By Jenny Ruth
Thursday 11th September 2003
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Don Braid tells how that came about:
"We’ve sat around and tried to analyse the business in far greater depth, albeit at a distance. We got into a discussion with board members of Owens last week.
We’re very happy and delighted to be able to come out of that with their recommendation.
SC: Given the lack of information you have on Owens and its poor track record, aren’t you worried about what you might be buying?
DB: Where there’s problems, there’s opportunities. What we see are the opportunities presenting themselves in that business. One of the things we will offer the business is a far greater transport focus and a desire to improve the business in not just monetary terms but in terms of the service it delivers and the way it operates for its people.
SC: sharechat reader suggested your bid might have been better received if you’d offered a share swap rather than cash.
DB: We didn’t have any intention of diluting Mainfreight shareholders through this process.
SC: You mean (executive chairman) Bruce Plested didn’t want to be diluted?
DB: He’s at 29%, but there’s still a few others. We took the decision on behalf of all shareholders. We still believe our share is under-valued at current levels – it’s on a PE (price to earnings ratio) of about 11.5% currently. If Owens shareholders wish to continue to be in a transport stock, we would be very delighted if they were to sell us their shares and buy Mainfreight shares with the funds.
SC: Is Owens a "must have" for Mainfreight?
DB: No, it’s not a must have. The opportunity is there. It presented itself and, particularly with the transport market coming into play with the Tranz Rail/Toll Holdings situation, the timing was right for us. In the last couple of years, we’ve been hamstrung by the performance of our Australian operations. Our attention has been focused on that. In the last 12 months in Australian we’ve performed better, although certainly not to our satisfaction, but we’re more comfortable with it now.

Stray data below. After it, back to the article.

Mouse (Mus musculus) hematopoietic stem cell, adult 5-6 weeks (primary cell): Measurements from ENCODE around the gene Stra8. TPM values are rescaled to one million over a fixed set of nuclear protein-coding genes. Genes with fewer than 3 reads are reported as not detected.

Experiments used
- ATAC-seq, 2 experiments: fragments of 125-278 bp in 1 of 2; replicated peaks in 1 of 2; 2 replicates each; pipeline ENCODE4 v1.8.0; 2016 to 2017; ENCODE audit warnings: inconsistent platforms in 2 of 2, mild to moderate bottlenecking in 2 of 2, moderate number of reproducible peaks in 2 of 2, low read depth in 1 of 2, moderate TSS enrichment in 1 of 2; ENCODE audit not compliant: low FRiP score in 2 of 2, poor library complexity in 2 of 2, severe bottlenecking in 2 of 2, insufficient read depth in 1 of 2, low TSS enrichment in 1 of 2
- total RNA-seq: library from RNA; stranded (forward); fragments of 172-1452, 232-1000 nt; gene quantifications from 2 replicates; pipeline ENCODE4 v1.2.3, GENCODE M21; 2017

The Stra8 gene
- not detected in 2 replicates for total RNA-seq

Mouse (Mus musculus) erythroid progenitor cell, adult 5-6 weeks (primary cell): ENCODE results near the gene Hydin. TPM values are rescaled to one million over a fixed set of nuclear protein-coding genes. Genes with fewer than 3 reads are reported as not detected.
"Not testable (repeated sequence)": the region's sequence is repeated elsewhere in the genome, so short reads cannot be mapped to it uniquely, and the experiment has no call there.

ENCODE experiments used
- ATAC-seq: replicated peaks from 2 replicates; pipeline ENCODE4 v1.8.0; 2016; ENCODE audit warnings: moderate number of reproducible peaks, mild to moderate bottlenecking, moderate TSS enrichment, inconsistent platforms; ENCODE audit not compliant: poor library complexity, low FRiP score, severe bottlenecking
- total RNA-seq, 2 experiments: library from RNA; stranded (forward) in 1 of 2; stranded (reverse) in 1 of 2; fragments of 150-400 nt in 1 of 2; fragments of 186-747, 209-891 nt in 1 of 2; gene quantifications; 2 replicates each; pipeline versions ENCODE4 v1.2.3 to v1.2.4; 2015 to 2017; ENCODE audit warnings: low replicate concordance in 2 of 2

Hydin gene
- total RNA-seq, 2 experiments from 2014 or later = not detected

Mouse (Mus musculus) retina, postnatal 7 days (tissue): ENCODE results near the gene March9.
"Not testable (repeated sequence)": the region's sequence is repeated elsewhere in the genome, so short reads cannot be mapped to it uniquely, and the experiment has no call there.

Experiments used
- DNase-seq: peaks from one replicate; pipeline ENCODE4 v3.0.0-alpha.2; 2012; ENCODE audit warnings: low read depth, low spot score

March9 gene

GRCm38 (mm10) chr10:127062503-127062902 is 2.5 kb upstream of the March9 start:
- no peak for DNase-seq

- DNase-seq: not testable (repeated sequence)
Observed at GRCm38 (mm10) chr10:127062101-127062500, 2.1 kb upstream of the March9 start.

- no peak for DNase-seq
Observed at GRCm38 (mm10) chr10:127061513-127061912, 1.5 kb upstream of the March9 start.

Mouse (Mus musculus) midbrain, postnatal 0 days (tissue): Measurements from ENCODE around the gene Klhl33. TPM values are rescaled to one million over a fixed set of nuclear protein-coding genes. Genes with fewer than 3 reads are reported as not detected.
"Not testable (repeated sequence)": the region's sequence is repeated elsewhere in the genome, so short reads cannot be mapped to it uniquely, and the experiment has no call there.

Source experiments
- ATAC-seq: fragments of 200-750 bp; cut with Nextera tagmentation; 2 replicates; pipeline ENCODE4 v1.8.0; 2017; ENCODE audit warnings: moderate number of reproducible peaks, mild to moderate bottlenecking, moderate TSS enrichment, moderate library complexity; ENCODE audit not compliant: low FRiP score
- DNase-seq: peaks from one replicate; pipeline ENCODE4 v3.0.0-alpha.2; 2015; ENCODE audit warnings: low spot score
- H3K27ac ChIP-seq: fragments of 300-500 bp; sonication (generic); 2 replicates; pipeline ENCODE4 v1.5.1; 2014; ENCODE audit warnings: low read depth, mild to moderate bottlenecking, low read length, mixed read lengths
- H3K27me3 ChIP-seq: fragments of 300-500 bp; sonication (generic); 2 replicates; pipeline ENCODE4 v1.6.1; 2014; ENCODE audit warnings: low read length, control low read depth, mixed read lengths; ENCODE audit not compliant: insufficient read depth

SC: You say you’ve got Australia under control, but your losses there are up, not down?
DB: The important thing is revenues. In previous quarters, we’ve seen declining revenues from poor service and disgruntled customers. Now we’re starting to see those revenue lines growing. From our perspective, we’ve restructured and turned the business around and in particular we’ve increased the quality of services. The way we run the business is a far better manner than perhaps we did in the past.
SC: It’s taking a long time?
DB: It’s not an easy country to run a business in. For a long time we looked for too much change. We head-butted a lot. With people and surplus property. We were very aggressive in those first couple of years. We moved very quickly on some of those changes and, in hindsight, I’m pleased that we did, but it certainly didn’t help with the returns. But I think it will give us a better business for the future. It will enable us to have better returns and a better business as we progress down the track.
SC: You missed your last timetable for Australia to break even. Do you have a new one?
DB: We haven’t got one. We’re confident we will continually see improvements over the next five or six quarters. From that, people should take heart that the improvements are coming and that break even’s not far away. We’re very focused on getting the business into profit. We haven’t dismissed it. We’re working hard to ensure that’s the case.
I think it’s important to understand why we’re in Australia. It’s because of freight decisions.
As logistics has changed and the people making the decisions for freight – Our very strong domestic business is now beginning to be determined by freight that comes in from other countries. We must influence the freight flow from Asia and the US into our business in New Zealand and Australia. If you are overseas, you don’t get the opportunity to talk about just New Zealand. You have to talk about Australasia and Australasia is still a very small part of their overall business. We’ve got to be in Australasia. We have a large portion of business between Australia and New Zealand. We’re trying to become a global logistics provider. In revenue terms, our business is nearly 50/50 onshore versus offshore.